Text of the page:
Cosyne 2008 Workshops
March 3-4, 2008
Snow Bird, Utah
Data sharing and modeling challenges in neuroscience - a first step towards predictive neuron models?
Arnd Roth (UCL)
Wulfram Gerstner (EPFL)
Fritz Sommer (UC Berkeley): email@example.com
Data sharing in neuroscience is currently pushed by modelers, experimentalists, and public agencies, for achieving various -not always compatible- goals:
- to test the predictions of models
- to help with parameter settings in large-scale simulations
- to overcome the limitations of the traditional "single lab" approach
- to expose experimental data to the full spectrum of available analysis methods
- to make the results of publicly funded science available to everybody
To achieve these goals, the sharing of raw data as such seems not sufficient. Rather, data sharing in neuroscience requires additional efforts to organize the raw data. For example, it is typically required to link raw data to detailed protocol descriptions, to stimuli or behavioral responses.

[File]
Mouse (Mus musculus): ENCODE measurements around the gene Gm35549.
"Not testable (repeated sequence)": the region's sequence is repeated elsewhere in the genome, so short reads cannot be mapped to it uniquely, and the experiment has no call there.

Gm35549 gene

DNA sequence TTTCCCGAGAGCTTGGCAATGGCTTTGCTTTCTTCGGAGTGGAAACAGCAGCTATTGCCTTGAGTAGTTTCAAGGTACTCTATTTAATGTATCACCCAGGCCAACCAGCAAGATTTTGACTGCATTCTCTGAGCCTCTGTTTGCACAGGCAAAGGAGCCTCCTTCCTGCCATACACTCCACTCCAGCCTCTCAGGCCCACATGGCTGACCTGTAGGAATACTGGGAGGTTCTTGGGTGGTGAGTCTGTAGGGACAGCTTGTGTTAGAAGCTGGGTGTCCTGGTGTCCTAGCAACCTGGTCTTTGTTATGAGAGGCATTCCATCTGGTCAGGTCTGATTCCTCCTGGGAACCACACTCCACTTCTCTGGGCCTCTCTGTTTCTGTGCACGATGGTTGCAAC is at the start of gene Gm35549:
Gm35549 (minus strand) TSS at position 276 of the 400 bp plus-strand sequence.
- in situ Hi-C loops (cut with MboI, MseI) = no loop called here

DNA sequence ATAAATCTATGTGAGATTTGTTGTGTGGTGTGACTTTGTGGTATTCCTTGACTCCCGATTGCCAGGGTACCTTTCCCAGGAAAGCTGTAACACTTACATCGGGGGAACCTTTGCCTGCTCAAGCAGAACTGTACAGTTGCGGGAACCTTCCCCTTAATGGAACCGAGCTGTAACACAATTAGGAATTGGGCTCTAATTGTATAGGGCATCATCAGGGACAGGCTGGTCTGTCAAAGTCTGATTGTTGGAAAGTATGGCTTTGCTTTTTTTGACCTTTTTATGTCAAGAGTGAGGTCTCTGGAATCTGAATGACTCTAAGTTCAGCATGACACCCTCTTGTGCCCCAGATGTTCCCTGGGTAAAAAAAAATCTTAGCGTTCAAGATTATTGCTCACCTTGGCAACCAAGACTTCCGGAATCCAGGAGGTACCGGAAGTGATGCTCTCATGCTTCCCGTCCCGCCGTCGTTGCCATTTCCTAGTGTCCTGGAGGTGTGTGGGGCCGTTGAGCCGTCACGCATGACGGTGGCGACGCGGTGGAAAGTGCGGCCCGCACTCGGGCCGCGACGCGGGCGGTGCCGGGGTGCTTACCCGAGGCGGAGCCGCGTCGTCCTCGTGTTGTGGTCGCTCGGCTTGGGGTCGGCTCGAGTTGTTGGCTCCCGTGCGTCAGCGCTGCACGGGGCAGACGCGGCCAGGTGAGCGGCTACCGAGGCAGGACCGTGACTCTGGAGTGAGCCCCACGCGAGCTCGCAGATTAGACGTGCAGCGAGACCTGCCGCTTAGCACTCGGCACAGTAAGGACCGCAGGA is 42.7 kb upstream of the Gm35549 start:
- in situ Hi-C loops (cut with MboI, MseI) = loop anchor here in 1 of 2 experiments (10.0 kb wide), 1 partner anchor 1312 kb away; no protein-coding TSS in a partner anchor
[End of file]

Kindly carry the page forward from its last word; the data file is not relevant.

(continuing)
A discussion of questions of how to organize neuroscience data for sharing and what to expect from such activities seems timely since public support for data sharing activities has been recently brought into place, for example, a new NSF program for funding efforts in experimental labs to make data publicly available.
One specific topic of this workshop is to discuss recent experiences to organize neuroscience data by defining "modeling challenges". A modeling challenge puts data sets in the context of particular questions to be addressed, for instance by specifying a task that a model for the data should be able to achieve. First steps in this direction have been taken by the Berkeley "Neural Prediction Challenge" or by the Lausanne "Competition: Predicting Single-Neuron Behavior".
This discussion-oriented workshop aims to bring three different groups of people together: theoreticians interested in quantitatively predictive models; experimentalists interested in data sharing; and proponents of data sharing initiatives and challenges.
General questions to be addressed:
- How can we quantify the predictive power of current neuron models?
- How can we make use of publicly available data?
- What type of data would modelers like to see publicly available?
- What type of data would experimentalists like to see publicly available?
Format: Relatively short talks (15 minutes) with enough time for discussion after talks and in one or two general discussion sessions.